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At Risk - Black Youth and the Creative Imperative in the Post–Civil Rights Era

At Risk

Black Youth and the Creative Imperative in the Post–Civil Rights Era

By Jennifer Griffiths
Series: Cultures of Childhood

Hardcover : 9781496841704, 202 pages, December 2022
Paperback : 9781496841711, 202 pages, December 2022

A literary exploration into Black adolescent resistance to the looming “at risk” label


Jennifer Griffiths's At Risk: Black Youth and the Creative Imperative in the Post–Civil Rights Era focuses on literary representations of adolescent artists as they develop strategies to intervene against the stereotypes that threaten to limit their horizons. The authors of the analyzed works capture and convey the complex experience of the generation of young people growing up in the era after the civil rights movement. Through creative experiments, they carefully consider what it means to be narrowed within the scope of a sociological “problem,” all while trying to expand the perspective of creative liberation. In short, they explore what it means to be deemed an “at risk” youth.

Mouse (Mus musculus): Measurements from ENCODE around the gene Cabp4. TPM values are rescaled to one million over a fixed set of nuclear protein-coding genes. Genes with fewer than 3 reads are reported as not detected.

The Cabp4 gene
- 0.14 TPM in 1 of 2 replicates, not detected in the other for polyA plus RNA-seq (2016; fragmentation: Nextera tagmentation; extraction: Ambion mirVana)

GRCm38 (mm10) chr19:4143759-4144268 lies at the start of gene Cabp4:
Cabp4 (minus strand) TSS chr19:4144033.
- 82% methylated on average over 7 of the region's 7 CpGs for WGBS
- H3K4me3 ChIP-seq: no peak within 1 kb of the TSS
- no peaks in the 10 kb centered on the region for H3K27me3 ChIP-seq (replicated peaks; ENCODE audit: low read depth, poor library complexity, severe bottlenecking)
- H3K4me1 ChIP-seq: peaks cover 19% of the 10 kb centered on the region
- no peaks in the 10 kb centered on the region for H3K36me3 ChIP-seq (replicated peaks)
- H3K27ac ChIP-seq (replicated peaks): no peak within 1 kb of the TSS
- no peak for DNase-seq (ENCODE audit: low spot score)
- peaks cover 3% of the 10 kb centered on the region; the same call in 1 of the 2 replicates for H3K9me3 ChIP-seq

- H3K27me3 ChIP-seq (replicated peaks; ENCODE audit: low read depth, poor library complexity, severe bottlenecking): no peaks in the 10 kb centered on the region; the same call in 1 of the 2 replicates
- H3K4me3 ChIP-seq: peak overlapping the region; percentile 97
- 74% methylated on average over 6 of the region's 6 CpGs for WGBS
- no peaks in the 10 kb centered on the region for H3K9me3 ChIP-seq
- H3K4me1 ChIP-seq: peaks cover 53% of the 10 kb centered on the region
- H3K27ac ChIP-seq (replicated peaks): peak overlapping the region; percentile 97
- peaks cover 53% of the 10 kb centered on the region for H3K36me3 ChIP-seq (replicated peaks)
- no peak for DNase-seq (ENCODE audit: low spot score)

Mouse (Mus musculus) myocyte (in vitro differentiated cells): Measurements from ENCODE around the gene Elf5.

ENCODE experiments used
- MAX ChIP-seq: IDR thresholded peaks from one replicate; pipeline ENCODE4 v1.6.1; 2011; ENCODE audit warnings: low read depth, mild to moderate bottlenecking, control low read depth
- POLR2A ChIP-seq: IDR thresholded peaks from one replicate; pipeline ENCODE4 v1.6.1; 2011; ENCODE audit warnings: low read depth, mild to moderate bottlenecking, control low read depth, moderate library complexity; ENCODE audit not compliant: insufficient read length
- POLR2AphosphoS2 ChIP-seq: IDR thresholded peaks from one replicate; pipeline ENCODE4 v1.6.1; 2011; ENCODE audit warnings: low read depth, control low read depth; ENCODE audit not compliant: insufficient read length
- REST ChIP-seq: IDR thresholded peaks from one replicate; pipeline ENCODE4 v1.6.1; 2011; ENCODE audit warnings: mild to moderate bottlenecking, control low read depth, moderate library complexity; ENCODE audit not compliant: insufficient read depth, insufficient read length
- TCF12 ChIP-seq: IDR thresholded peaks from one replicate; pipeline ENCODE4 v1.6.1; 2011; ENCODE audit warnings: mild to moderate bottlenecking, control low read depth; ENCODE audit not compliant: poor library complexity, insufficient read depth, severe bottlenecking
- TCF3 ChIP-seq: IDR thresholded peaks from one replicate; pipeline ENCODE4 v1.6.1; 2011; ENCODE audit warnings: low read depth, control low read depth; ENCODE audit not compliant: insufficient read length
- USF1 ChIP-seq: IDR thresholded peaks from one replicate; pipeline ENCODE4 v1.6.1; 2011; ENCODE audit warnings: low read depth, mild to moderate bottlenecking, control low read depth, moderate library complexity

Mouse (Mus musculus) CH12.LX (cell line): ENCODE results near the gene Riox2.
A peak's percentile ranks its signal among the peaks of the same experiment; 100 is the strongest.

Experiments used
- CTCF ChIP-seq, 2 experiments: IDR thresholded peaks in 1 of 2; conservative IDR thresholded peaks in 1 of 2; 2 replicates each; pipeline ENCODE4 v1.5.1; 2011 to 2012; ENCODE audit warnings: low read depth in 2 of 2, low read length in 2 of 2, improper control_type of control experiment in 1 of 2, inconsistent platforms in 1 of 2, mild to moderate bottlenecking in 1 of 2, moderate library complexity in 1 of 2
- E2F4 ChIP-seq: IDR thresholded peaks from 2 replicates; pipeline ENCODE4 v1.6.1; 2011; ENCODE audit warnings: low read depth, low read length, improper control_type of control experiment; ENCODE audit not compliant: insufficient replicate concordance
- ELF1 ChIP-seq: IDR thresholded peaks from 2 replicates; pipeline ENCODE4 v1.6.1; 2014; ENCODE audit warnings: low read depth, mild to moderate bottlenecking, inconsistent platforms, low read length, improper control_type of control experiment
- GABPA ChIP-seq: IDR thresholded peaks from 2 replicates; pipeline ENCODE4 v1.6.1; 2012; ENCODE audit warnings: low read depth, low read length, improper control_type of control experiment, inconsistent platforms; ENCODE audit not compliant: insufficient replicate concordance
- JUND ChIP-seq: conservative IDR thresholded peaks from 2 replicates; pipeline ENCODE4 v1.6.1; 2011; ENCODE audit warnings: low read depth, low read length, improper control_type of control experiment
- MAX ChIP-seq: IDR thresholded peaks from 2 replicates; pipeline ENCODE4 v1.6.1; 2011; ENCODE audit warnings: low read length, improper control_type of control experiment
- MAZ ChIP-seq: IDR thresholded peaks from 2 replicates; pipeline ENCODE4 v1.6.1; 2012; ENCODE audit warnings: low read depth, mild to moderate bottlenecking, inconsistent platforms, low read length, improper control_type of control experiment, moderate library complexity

This book looks at crucial works beginning in 1968, ranging from Sapphire’s Push and The Kid, Walter Dean Myers’s Monster, and Dael Orlandersmith’s The Gimmick, to Bill Gunn’s Johnnas. Each text offers unique representations of Black gifted children, whose creative processes help them to navigate simultaneous hypervisibility and invisibility as racialized subjects. The book addresses the ways that adolescents experience the perilous “at risk” label, which threatens to narrow adolescent existence at a developmental moment that requires an orientation toward possibility and a freedom to experiment.

Ultimately, At Risk considers the distinct possibilities and challenges of the post–civil rights era, and how the period allows for a more honest, multilayered, and forthright depiction of Black youth subjectivity against the adultification that forecloses potential.


"At Risk is important activist criticism that both seeks equity and justice for the most vulnerable Black lives and highlights Black youth subjectivity, resilience, and possibility."

- Maria Rice Bellamy, author of Bridges to Memory: Postmemory in Contemporary Ethnic American Women’s Fiction